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Tuesday, 12 December, 2000, 01:52 GMT
Cannabis clues to fertility
cannabis plants
Three separate processes were found
Scientists believe they have found a potential reason why cannabis smoking could have an effect on fertility.

The teams, from two US research units, have observed chemical reactions which are the key to both egg and sperm working properly to produce a fertilised egg.

One of the chemicals which plays an important role in these changes is very similar to a "cannabinoid" chemical found in cannabis.

While there is some evidence that cannabis smoking affects sperm production, no adverse effects on fertility have been proven so far.

Smoking a joint of cannabis
Cannabis may disrupt conception, says scientist
But Professor Herbert Schuel believes that smoking cannabis may cause an "overdose" which disrupts the delicate chemical reactions and prevents conception.

He presented his latest research to the annual meeting of the American Society for Cell Biology.

Professor Schuel found three separate processes in which the natural "cannabinoid" chemical, called anandamide, played a significant role under laboratory conditions.

In one, the actual cannabis chemical THC was also able to alter the outcome of the process.

His team found traces of anandamide in both seminal fluid and fluids in the female oviduct and egg follicles.

'Key role'

This suggests that its presence may play a key role in activating the sperm ready to fertilise the egg and any disruption to this process might affect the chances of fertilisation.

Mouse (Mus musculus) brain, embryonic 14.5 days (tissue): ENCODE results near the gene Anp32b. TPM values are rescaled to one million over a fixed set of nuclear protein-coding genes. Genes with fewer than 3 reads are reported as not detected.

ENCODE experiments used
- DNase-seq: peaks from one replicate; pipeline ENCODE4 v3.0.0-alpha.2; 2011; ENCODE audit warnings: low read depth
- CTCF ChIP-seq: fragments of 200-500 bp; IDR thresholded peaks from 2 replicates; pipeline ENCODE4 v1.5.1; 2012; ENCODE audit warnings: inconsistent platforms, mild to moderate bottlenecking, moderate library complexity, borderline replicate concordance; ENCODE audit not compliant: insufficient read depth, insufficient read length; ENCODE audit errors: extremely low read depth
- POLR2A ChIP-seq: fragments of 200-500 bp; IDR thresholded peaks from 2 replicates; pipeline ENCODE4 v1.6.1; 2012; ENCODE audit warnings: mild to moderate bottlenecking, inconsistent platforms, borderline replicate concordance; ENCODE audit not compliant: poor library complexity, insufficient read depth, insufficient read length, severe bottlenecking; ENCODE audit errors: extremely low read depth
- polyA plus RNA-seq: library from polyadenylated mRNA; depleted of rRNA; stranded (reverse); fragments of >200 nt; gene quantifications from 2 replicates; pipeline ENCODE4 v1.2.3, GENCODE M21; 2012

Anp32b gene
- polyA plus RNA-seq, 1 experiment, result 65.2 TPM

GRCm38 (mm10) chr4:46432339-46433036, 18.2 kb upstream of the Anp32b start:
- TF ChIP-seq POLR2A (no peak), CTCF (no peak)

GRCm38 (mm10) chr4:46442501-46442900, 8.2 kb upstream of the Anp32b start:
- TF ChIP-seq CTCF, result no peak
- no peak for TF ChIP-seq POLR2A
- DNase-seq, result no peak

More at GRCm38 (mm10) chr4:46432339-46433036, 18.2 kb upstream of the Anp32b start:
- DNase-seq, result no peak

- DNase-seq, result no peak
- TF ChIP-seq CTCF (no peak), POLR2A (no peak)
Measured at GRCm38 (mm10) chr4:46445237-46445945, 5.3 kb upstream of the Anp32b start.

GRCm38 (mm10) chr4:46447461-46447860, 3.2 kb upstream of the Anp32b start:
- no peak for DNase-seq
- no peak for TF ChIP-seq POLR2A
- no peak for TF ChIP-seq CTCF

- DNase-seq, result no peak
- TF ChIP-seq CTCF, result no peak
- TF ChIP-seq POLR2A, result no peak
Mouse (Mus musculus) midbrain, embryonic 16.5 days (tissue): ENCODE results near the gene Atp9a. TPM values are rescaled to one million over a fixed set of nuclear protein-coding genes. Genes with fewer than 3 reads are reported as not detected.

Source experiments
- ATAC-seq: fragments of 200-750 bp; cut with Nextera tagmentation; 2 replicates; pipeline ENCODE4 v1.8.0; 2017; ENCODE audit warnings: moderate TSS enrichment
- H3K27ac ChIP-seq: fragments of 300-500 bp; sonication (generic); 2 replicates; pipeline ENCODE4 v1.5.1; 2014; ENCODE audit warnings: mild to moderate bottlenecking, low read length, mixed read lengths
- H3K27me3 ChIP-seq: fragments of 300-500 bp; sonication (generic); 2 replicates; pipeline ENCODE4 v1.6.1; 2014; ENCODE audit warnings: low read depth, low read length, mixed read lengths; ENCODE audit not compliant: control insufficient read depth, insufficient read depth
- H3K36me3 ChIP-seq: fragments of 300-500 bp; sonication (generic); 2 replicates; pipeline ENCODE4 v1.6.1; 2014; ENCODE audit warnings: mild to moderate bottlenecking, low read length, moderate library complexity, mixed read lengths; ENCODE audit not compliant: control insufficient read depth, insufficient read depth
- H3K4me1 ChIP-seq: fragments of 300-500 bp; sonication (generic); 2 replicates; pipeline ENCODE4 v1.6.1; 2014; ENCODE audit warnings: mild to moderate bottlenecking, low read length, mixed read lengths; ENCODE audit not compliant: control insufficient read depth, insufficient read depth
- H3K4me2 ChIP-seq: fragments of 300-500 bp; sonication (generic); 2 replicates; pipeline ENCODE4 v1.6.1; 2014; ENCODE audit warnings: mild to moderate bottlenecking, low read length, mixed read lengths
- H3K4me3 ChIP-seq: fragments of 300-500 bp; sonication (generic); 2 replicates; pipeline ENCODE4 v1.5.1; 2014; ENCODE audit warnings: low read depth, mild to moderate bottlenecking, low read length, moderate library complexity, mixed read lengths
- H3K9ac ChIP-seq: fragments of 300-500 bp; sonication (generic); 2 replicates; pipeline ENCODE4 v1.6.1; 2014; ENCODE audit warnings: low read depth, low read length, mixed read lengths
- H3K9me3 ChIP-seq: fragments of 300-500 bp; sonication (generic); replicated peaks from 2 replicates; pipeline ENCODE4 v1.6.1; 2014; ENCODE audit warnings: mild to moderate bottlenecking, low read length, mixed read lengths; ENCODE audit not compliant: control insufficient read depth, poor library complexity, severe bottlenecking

Professor Schuel said: "We know that sperm capacitation and fertilising potential are tightly regulated within the female reproductive tract.

"Within the uterus, anandamide regulates early development of the fertilised egg, and determines where the embryo will implant to initiate pregnancy. Cannabinoids also affect this process."


There are lots and lots of bits of evidence like this which never ever turn into anything significant

Professor John Henry
He added: "The increased load of cannabinoids in people who abuse marijuana could flood natural endocannabinoid-signal systems in reproductive organs and adversely impact fertility."

Consultant toxicologist Professor John Henry, from St Mary's Hospital in London, said that although the study was interesting, it was a long way from proving any risk to cannabis smokers.

He said: "There are lots and lots of bits of evidence like this which never ever turn into anything significant.

"What they are trying to do is prove a basic mechanism but a lot more work needs to be done first."

He said: "We do know that cannabis increases the risk of developing schizophrenia, lung cancer and certain head and neck cancers, but the link with fertility is not proven."

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